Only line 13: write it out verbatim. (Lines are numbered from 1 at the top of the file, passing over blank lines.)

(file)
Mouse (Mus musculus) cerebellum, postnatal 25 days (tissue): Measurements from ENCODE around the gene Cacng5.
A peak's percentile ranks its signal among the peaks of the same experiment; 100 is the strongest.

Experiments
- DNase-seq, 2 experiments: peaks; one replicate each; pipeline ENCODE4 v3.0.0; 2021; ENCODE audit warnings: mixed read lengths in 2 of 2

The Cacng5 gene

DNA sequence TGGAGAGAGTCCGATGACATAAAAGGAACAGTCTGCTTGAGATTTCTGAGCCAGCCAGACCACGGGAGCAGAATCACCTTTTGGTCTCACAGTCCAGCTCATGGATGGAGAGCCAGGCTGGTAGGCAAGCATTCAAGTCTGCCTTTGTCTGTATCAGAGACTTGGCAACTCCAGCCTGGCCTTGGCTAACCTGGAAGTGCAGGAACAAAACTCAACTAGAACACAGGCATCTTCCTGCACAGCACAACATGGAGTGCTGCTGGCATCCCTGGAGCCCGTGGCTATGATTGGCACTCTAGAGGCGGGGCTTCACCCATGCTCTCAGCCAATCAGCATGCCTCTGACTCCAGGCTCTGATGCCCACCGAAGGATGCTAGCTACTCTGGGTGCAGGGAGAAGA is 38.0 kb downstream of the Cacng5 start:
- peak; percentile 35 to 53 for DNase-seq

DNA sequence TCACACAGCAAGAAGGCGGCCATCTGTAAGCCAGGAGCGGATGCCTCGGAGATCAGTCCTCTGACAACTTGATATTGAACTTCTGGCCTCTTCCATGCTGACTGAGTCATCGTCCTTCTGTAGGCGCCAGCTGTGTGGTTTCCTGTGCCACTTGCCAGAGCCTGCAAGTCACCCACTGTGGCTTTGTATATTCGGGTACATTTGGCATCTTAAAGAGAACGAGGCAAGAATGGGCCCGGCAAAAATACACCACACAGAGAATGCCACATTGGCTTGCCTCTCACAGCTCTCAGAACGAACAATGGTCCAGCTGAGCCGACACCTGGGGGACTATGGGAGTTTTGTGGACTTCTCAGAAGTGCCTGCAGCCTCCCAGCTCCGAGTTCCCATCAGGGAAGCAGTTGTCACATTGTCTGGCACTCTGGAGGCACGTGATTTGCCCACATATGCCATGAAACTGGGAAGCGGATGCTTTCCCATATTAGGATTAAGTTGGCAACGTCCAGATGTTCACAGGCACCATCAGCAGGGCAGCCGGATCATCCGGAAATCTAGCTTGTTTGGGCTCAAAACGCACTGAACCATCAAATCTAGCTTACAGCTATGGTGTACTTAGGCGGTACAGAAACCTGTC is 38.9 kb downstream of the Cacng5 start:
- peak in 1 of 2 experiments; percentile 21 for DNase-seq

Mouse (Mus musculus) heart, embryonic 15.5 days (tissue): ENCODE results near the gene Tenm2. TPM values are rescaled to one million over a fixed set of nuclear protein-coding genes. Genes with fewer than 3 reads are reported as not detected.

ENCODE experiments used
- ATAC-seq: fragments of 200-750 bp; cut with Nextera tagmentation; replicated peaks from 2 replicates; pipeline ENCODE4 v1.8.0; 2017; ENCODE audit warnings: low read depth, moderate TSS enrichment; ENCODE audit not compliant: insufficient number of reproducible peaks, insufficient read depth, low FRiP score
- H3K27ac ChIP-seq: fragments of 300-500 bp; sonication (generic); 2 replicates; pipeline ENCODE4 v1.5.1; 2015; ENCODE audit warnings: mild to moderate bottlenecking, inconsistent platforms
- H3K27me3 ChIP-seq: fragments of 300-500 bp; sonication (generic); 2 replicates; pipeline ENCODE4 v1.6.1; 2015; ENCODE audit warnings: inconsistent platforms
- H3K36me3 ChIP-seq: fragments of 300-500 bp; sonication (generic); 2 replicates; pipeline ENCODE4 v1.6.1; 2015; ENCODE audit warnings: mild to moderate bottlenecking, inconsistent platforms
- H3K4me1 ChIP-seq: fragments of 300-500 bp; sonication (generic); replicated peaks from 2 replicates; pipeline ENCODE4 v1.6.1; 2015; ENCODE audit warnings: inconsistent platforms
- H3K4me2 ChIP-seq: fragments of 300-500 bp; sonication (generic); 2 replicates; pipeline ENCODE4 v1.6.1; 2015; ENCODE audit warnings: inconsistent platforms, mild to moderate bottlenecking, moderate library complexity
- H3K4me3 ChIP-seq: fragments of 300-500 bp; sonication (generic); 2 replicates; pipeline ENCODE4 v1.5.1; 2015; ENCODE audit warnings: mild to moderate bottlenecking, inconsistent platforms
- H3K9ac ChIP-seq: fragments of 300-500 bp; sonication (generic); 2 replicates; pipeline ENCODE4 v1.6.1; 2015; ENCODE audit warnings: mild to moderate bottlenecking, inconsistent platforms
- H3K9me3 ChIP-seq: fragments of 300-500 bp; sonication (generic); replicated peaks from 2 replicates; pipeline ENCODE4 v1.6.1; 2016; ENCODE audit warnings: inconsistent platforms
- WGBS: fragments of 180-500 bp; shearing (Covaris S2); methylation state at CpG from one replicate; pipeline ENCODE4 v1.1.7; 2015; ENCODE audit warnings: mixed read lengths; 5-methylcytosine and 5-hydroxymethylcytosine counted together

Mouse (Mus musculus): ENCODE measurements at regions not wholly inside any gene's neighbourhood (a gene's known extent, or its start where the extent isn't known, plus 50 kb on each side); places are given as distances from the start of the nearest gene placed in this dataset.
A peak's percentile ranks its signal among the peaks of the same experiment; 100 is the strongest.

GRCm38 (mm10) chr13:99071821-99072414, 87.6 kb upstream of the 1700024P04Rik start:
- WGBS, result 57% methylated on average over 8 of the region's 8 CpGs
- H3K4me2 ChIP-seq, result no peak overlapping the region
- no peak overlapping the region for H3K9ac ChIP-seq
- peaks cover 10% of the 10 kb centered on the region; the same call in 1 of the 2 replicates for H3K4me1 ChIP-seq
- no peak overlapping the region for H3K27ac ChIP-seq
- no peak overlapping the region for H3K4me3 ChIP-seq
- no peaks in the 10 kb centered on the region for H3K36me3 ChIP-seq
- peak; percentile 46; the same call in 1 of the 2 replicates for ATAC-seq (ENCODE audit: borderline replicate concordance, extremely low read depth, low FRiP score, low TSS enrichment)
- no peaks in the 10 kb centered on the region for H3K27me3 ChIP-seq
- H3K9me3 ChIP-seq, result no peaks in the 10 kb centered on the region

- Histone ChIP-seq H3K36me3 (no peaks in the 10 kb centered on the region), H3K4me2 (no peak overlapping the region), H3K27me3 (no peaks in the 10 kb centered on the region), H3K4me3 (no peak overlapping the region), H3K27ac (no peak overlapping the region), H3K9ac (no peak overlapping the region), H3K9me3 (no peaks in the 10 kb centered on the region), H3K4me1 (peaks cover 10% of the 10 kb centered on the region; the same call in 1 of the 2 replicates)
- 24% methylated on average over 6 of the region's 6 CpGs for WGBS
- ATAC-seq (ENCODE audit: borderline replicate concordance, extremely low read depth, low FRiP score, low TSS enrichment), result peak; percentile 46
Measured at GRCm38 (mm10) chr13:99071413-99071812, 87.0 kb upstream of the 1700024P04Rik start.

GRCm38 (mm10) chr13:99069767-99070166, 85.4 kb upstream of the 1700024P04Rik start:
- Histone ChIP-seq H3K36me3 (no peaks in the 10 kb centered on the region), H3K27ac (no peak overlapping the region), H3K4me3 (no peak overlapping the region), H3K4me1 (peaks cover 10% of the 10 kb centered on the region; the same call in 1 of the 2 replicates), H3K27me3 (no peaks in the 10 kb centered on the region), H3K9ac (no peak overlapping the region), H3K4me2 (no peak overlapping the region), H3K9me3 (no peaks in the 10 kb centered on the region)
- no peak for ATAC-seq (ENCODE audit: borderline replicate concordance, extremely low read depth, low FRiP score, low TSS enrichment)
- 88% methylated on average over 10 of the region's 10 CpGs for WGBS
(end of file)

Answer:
- H3K27ac ChIP-seq: fragments of 300-500 bp; sonication (generic); 2 replicates; pipeline ENCODE4 v1.5.1; 2015; ENCODE audit warnings: mild to moderate bottlenecking, inconsistent platforms